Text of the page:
Caution Election Stress Ahead
Eliz Greene
Eliz Greene
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Is election stress making you feel anxious?

Me too! My Webinar Talk Show cohost, Thom Singer, and I dedicated our latest episode to coping with election stress and how to navigate relationships over the coming weeks.

I have a few strategies to feel better, work better, and relate better in the midst of election stress.

Reduce election stress by taking control of something

One of the reasons elections creates stress is that they are by design uncertain. We don’t know who will win and we potentially upend our government every four years.  Uncertainty triggers stress. Democracy in action seems pretty stressful right now when it is placed on top of a global pandemic, an economic downturn, an increasing awareness of systemic racism. That is a giant uncertainty sandwich!

Check out these previous posts about uncertainty fatigue and why uncertainty is so stressful.

In my research, when things feel out of control (uncertain) taking control of something reduces stress. It doesn’t even have to be something big. I think this is one of the reasons many of us organized our garages and basements when the pandemic started. Putting things in order makes us feel in control.

What can we control now?

We can vote!

Voting can help reduce election stress, and if you’ve already voted – feel free to disengage from election messaging. Which brings me to my second tip:

Election stress is powered by marketing messages – you don’t have to participate.

Marketing messages are designed to elicit an emotional response. Whether the ad makes you feel warm and fuzzy or upset, video marketing taps into your emotions. Scrolling through Facebook or watching television opens the door to a bombardment of messages. Do what you can to limit your exposure.

Your brain doesn’t passively watch these messages. It jumps in and reacts – whether you want it to or not. Limiting other triggers of that type of emotional response is important too. If scrolling through what your friends post on Facebook leads to wondering if you need to unfriend people… that is election stress in action.

I have personally adapted my expectations about when we should expect to know the results of the election. I am committed to avoid doom scrolling through Facebook. I will read the newspaper, but won’t watch the sure-to-be-non-stop guessing about who will win. It isn’t healthy for me to be exposed to that kind of messaging.

Election stress can hurt relationships.

It used to be considered rude to discuss politics – and yet, our system of government was created to encourage divergent points of view. Sadly, who we vote for has become a relationship litmus test for many. I have a couple of thoughts about that:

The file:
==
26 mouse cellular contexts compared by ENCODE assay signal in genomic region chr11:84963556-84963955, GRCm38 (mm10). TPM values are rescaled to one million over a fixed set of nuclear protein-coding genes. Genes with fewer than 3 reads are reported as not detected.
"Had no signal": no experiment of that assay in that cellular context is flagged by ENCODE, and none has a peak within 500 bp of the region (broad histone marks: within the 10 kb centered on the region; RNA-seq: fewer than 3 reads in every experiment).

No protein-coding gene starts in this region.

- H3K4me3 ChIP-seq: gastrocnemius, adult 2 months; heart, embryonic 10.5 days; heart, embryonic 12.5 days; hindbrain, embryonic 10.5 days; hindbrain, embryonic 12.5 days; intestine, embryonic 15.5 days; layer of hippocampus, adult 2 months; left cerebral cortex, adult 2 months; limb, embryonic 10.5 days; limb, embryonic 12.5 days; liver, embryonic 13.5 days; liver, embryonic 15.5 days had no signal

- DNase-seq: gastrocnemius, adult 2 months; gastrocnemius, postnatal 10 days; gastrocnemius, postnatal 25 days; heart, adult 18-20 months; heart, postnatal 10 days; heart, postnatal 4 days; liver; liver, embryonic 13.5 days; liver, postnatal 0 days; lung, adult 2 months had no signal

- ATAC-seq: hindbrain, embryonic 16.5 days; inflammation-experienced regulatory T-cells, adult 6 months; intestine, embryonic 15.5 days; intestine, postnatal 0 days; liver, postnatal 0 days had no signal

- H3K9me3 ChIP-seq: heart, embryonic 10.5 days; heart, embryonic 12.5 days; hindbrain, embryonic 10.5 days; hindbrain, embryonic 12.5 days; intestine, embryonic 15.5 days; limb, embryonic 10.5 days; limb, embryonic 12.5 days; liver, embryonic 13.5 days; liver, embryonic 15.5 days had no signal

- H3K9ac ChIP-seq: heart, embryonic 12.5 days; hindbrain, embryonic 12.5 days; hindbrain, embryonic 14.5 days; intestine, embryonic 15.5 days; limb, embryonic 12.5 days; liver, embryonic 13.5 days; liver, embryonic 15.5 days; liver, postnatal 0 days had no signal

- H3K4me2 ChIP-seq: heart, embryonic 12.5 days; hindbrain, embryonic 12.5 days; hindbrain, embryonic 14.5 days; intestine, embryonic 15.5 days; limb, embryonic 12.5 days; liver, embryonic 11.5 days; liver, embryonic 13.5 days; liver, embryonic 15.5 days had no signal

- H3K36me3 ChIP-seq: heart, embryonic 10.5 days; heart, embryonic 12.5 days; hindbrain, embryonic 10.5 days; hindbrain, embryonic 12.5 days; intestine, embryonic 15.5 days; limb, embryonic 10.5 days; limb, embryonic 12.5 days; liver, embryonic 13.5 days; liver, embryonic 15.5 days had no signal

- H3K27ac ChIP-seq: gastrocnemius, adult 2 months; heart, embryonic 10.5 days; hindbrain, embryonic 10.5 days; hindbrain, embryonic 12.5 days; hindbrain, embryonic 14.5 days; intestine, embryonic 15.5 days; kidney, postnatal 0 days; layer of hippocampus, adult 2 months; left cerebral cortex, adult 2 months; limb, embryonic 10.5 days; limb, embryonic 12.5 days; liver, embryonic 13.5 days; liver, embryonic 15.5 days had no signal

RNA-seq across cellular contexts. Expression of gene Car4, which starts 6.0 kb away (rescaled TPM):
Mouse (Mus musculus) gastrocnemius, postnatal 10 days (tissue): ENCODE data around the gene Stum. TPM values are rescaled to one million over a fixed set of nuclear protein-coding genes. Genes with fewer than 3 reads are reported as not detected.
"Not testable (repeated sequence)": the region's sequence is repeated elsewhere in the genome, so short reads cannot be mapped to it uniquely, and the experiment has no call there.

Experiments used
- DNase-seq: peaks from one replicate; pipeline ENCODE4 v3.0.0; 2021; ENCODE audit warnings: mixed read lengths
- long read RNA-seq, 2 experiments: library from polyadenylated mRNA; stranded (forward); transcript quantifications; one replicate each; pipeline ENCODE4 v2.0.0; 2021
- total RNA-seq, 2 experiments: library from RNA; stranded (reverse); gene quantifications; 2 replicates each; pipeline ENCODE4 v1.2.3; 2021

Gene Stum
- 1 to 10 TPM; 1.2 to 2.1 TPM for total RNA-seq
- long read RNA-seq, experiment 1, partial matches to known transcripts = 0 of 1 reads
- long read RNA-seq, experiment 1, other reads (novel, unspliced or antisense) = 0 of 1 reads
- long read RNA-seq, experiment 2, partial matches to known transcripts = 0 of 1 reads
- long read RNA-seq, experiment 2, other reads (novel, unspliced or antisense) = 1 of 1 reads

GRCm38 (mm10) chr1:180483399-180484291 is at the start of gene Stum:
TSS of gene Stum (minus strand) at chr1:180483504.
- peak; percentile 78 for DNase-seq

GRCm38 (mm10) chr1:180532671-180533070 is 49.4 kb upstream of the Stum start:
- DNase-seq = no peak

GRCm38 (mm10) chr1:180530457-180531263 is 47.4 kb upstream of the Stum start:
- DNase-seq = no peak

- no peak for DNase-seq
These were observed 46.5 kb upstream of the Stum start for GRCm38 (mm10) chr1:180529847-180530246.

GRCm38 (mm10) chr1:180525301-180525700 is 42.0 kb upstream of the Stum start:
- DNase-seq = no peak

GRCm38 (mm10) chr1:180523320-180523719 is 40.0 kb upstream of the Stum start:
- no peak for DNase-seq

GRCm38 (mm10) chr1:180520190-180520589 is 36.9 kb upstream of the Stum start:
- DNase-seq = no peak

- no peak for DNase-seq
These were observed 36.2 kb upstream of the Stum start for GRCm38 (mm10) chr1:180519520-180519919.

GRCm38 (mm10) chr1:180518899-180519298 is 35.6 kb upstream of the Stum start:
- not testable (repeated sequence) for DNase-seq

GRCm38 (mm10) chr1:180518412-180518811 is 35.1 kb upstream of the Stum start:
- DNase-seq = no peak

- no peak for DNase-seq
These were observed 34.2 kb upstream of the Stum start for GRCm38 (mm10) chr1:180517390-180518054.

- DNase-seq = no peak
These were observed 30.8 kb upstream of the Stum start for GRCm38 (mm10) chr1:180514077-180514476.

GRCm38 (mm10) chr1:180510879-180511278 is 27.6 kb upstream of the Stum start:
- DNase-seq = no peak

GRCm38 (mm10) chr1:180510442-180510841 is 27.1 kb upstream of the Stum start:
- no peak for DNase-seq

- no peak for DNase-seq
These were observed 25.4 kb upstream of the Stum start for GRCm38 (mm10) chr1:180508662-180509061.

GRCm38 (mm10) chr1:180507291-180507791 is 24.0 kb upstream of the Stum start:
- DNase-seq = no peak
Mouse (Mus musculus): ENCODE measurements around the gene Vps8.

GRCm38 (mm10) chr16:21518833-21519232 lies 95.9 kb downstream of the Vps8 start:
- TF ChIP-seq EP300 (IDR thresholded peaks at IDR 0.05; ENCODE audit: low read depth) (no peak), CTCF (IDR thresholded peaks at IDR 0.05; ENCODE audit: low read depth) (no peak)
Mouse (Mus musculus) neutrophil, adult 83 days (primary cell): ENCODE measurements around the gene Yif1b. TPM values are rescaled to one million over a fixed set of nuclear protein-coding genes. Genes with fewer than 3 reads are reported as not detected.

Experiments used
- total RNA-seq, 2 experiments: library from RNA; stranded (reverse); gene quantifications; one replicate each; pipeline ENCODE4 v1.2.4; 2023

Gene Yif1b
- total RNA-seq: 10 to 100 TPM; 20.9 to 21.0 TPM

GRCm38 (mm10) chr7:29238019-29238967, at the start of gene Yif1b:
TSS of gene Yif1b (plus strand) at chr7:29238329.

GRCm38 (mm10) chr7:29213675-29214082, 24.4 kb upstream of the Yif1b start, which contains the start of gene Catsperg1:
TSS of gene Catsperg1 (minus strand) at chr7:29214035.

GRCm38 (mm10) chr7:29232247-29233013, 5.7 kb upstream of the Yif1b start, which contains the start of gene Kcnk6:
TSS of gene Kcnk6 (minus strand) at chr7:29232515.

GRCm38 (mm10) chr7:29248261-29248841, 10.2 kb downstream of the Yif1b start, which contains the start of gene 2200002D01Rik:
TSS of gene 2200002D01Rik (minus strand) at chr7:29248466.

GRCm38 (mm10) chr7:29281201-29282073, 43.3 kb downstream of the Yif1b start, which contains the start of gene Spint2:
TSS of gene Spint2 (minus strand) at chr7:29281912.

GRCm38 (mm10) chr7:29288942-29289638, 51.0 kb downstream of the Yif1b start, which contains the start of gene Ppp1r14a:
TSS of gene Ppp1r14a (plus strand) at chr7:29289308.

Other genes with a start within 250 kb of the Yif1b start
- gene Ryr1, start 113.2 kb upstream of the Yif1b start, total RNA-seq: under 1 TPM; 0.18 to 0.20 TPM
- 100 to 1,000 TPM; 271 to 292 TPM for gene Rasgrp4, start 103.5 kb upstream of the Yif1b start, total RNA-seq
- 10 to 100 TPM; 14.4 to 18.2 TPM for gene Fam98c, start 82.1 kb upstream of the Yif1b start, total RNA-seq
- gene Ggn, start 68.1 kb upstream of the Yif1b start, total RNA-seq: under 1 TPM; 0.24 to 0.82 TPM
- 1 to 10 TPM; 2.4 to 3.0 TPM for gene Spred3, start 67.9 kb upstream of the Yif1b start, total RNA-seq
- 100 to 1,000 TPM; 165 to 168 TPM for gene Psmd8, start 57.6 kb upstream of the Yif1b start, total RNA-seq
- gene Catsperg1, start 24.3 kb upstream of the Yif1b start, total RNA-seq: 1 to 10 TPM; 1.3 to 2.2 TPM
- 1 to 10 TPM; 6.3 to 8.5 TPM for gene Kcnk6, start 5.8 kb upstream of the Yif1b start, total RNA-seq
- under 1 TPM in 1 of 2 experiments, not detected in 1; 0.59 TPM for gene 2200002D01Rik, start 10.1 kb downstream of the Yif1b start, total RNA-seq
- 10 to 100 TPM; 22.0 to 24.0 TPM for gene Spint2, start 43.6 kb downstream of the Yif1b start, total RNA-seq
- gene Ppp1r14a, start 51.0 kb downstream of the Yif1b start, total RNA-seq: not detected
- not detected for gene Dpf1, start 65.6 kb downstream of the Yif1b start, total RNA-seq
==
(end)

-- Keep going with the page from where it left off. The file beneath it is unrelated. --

• You don’t have to talk about politics. There are so many other topics we can discuss. I’m not saying this election isn’t important. It is very important. But, at this point, you’ve probably decided where you stand and so have other people. Conversation doesn’t have to be about convincing that person you are right. On our sailing team, we don’t talk about politics. It is a rule. How we vote has no influence on how well we perform as a team.
  • Ask yourself, “What if this is the best decision for them?” Their decision is based on something. Even if you completely disagree on the basis, we each get to choose how to cast our ballot.

There are more ideas to deal with election stress in the video.

One final thought…

No matter what happens on November 3rd, the sun will still rise, the earth will still turn. Some people will be happy, some others will not. We will all still have work to do as citizens of this democracy. Go vote. If you voted, disengage from the messaging. Be kind to one another.

Don’t let election stress tank your relationships or your quality of life.

Download my full ebook on How to Cope with Uncertainty here.

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Eliz Greene

About Eliz Greene

Eliz Greene survived a heart attack at age 35 while seven months pregnant with twins. Her down-to-earth strategies to manage stress and improve heart health and reduce stress are used by thousands of busy people all over the world. She is a motivational wellness speaker, author, and job stress researcher. Visit elizgreene.com to book Eliz for your next event.

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